Here’s how Google is pitching its self-driving cars to government agencies

2 Dec 2015 | Author: | No comments yet »

20 Million Autonomous Cars On Roads By 2025? Give ‘Em A Break!.

Google’s monthly self-driving car reports are fun to read through, and gives transparent accounts of what the team is up to, how the cars are performing, and any lessons learned along the way.

A new study from Juniper Research forecasts almost 20 million fully autonomous or self-driving vehicles on the road by 2025, with consumer adoption set to take off in 2021. Driven by increased safety and convenience for drivers, Juniper says ‘development has progressed to live trials with North America and West Europe set to become the first to witness driverless cars in use on the road.’ The research found that in the interim, consumer usage of ADAS (Advanced Driving Assistance System) technologies such as adaptive cruise control and automated braking will become key. But the problem is once the auto companies get on to something, they don’t know when to stop,” Nader was quoted as saying. “And so they are turning the automobile into an ever more complicated computer on wheels. Although no one knows for certain, it seems that Google is the one company working on autonomous driving technology that has not expressed an interest in building its own cars. Which means that the driver is losing control to the software, and the more the driver loses control to the software, the less the driver is going to be able to control the car down the road.” His comments this week came on the 50th anniversary of the publication of his 1965 book “Unsafe at Any Speed: The Designed-In Dangers of the American Automobile,” in which he blasted the safety record of U.S. auto manufacturers.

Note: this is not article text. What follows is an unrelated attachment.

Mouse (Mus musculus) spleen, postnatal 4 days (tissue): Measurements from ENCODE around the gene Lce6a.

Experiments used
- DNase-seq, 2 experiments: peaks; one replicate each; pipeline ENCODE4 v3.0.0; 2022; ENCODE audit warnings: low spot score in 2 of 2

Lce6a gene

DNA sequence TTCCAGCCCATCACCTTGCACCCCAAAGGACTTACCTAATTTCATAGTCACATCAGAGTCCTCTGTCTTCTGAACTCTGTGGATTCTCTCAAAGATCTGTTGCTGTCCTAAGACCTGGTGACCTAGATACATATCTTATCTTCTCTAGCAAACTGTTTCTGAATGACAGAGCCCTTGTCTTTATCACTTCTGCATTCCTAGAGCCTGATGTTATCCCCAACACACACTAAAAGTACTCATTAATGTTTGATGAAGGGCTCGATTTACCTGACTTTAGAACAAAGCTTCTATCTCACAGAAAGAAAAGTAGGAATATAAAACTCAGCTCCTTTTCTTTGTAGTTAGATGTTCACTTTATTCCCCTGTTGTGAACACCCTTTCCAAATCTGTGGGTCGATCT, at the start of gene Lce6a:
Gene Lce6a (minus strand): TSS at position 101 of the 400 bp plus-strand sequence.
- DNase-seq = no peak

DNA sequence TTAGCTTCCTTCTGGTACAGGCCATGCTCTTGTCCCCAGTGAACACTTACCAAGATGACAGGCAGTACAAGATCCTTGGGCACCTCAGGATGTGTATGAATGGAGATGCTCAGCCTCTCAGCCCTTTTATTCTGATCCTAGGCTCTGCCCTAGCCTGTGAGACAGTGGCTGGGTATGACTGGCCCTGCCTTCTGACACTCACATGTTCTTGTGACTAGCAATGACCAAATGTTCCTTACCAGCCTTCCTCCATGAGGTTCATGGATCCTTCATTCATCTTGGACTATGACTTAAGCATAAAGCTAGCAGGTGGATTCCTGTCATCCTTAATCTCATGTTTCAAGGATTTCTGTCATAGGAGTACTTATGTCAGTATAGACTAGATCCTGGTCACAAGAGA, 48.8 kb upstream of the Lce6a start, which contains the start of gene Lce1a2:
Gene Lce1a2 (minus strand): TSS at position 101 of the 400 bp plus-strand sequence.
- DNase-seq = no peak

Stakeholders are currently investigating multiple business models with manufacturers expected to engage in product licensing, self-production or open sourcing the systems. These companies were scored on a number of key factors such as live trials, miles tested on road, technology development, project scale and scope and market opportunities. From the very beginning we designed our prototypes for learning; we wanted to see what it would really take to design, build, and operate a fully self-driving vehicle — something that had never existed in the world before.

Only 32% of US residents said automakers would be the ideal manufacturer of such vehicles. “This survey is reassuring news for traditional automotive companies,” says Nikolaus Lang, a BCG senior partner who worked on the research. “Our results indicate that consumers primarily expect original equipment manufacturers to play a leading role in the roll out of self driving vehicles, with technology players such as Apple and Google contributing their relevant expertise.” Two thirds of those polled predicted self driving cars would be powered by either electric or hybrid engines. The results were as follows: Google was ranked as the most promising player, having been in development the longest and having logged the highest amount of autonomous miles on public roads. Juniper’s research titled: “Autonomous Vehicles: Adoption, Regulation & Business Models 2015-2025″ however said that although the market is evolving and is optimistic, a solid monetization strategy has not become evident. A simpler vehicle enabled us to focus on the things we really wanted to study, like the placement of our sensors and the performance of our self-driving software.